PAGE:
Official national holidays are marked with a plus sign (+):
- + Rosh Hashanah (Jewish new year). falls between 5 September and 5 October. It is two days long.
- Tsom Gedalyah (Fast day of Gedaliah). falls the day after Rosh Hashanah.
- + Yom Kippur (Day of Atonement). falls between 14 September and 14 October. The holiest day in the Jewish Calendar on which EVERYTHING comes to a halt: all businesses, banking, shopping, entertainment, restaurants, public and private traffic , etc. Children on bicycles, rollerblades and skateboards flood the streets of secular towns. Emergency vehicles have limited mobility.
- + Sukkot (Feast of Tabernacles/Booths). falls between 19 September and 19 October, and lasts 7 days. Only the first day is a national holiday, but some disruption occurs during the other days.
- + Shemini Atzeret (Simchat Torah). falls between 26 September and 26 October; it is effectively the 8th day of Sukkot. Street festivals and dancing are common in most cities and towns on the preceding evening.
- Yom Hazikaron le Yitzhak Rabin (Yitzhak Rabin's Remembrance Day). falls between 25 October and 9 November. It is a memorial day. Also, on the Saturday adjacent to 4 November a memorial rally is held on Rabin square in Tel Aviv, and other locations.
- + Hanukkah. falls between 27 November and 27 December, and lasts 8 days. It is celebrated by lighting candles and eating jelly doughnuts, sufganiot.
- Asarah b-Tevet (10th of Tevet fast).
- Tu Bi'shvat (15th of Shvat). is the New Year of the Trees (similar to an Arbor Day)
- Ta'anit Ester (Fast of Esther). the day before Purim
- + Purim. falls between 24 February and 26 March (outside Jerusalem). Children and adults dress in costumes and street parades are common on this day. In Jerusalem, Purim is celebrated one day later than in the rest of Israel and is officially known as Shushan Purim.
- + Pesach (Passover). is seven days long; the first day falls between 26 March and 25 April. (Only the first and last days are national holidays, however there may be some disruption during the intermediate days). No leavened bread or grain products are sold or served in most places during this week (including beer and some alcohols).
- Mimouna. At the evening after Passover, a celebration of hospitality and traditional home-made cuisine.
- + Yom HaZikaron LaShoah VeLaGevurah (Holocaust Remembrance Day). falls between 7 April and 7 May. A memorial sirens sound at 10:00; the entire country observes 2 minutes of silence in memory of victims of the Holocaust. Restaurants and entertainment establishments are closed on this day and its eve.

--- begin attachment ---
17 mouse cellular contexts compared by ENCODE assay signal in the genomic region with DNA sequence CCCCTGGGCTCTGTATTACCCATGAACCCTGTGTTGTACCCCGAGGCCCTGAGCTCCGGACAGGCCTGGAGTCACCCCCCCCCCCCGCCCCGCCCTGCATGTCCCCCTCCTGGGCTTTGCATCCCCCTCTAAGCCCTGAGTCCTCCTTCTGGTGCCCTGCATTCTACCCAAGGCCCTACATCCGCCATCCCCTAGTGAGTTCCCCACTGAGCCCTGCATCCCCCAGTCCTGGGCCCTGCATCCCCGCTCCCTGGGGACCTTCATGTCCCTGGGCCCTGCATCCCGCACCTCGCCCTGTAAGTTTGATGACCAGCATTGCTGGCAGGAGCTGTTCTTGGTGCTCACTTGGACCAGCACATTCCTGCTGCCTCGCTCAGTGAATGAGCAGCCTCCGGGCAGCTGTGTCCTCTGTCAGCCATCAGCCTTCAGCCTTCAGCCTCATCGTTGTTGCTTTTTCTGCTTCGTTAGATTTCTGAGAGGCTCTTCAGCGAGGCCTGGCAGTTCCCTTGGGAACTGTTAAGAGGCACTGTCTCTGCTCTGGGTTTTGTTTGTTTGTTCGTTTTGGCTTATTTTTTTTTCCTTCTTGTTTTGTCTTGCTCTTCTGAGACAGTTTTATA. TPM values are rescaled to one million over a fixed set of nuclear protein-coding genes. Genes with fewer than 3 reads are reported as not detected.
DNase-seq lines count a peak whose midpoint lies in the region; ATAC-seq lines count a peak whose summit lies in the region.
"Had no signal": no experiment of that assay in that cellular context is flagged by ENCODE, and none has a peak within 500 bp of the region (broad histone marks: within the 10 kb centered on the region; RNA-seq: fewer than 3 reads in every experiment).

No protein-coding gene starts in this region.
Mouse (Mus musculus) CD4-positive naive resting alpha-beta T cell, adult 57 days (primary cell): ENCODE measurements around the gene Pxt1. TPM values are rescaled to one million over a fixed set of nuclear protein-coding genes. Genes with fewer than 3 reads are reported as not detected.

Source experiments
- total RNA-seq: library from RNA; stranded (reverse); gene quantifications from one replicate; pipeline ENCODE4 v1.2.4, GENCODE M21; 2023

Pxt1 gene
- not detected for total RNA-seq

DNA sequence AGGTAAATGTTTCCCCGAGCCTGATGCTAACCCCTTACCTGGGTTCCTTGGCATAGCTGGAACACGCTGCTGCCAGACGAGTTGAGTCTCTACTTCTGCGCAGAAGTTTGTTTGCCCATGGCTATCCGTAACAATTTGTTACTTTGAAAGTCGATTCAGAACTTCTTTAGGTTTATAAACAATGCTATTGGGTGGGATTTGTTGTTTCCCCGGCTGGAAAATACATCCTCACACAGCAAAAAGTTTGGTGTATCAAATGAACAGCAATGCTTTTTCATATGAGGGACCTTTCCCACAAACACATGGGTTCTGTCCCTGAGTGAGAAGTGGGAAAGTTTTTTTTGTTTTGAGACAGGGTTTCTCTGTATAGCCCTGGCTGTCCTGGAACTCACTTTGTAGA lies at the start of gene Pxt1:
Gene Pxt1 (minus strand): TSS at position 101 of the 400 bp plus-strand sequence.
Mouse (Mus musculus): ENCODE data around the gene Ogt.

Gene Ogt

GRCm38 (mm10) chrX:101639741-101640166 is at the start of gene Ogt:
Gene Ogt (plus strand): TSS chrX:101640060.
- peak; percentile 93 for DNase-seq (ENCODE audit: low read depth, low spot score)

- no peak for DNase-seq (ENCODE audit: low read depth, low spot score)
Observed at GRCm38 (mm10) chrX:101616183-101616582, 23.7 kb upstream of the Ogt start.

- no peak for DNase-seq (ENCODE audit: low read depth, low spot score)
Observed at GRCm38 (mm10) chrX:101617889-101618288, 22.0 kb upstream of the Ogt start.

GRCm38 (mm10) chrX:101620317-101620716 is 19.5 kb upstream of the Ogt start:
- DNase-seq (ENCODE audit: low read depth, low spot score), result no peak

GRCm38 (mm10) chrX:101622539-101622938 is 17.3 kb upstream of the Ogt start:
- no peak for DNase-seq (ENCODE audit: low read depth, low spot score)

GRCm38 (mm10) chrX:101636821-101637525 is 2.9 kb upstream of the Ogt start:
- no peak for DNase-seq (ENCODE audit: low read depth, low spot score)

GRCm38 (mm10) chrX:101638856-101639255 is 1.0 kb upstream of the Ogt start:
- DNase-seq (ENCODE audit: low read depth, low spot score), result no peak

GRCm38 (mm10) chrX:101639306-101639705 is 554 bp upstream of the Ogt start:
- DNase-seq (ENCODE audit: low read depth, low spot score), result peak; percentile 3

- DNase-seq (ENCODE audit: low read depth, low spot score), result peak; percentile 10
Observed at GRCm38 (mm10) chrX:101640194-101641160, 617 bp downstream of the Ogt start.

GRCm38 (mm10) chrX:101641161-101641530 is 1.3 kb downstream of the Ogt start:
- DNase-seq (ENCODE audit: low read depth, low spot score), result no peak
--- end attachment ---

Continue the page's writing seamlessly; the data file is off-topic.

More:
- + Yom Hazikaron (Fallen Soldiers Remembrance Day). falls between 14 April and 14 May. A memorial sirens sound on the eve (20:00) and in the morning (11:00); the entire country observes a silence in memory of its fallen soldiers and terror attack victims.
- + Yom Ha-Atzmaut (Independence Day). falls between 15 April and 15 May. Large street festivals, city-wide parties and fireworks displays are held on the eve. The day is usually celebrated by sightseeing and picnicking.
- Lag Ba'Omer (33rd day of the 'Omer'). bonfires are common on the eve.
- Yom Yerushalayim (Jerusalem Day). parades and festivals occur in Jerusalem.
- + Shavuot (Pentecost). falls between 15 May and 14 June
- Shiva' Asar b-Tammuz (17th of Tammuz fast).
- Tisha B'Av (9th of Av fast). commemorates the destruction of the First and Second Temples.
- Tu B'Av (15th of Av). Festival of Love.
The voltage in Israel is 220V, and the frequency is 50Hz. The electric outlets used are type H and Type C. Type H is a uniquely Israeli three-pronged standard, but most modern type H outlets can also accept type C European two-pronged plugs. In fact, most electronic devices in Israel use type C plugs. For more information on plug types, please see our Electrical systems article.
Many tourists visit Israel in the summer, not realizing the potential of other seasons. Summer in Israel is very hot; the coastal areas are humid as well as hot, and the landscapes are parched brown since it never rains during the summer. The other three seasons, in contrast, have absolutely beautiful weather. In spring and autumn the temperature is mild every day and nearly all days are sunny. Winter is a mixture of cold, rainy days and cool, sunny days which are great for hiking and touring. So while summer may be the most convenient time to visit Israel, any other season is much more enjoyable.
Especially during the summer, it is important to wear a hat and drink more water than you usually do so to stay cool and hydrated in the heat. Also, keep in mind that hilly inland areas in Israel (particularly Jerusalem and the north) occasionally experience snowfall in the winter, sometimes heavy enough to bring those areas of the country to a standstill such as in December 2013. If visiting Israel during a heavy winter storm, it is advisable to avoid traveling as roads will be dangerous and public transportation may be severely impacted.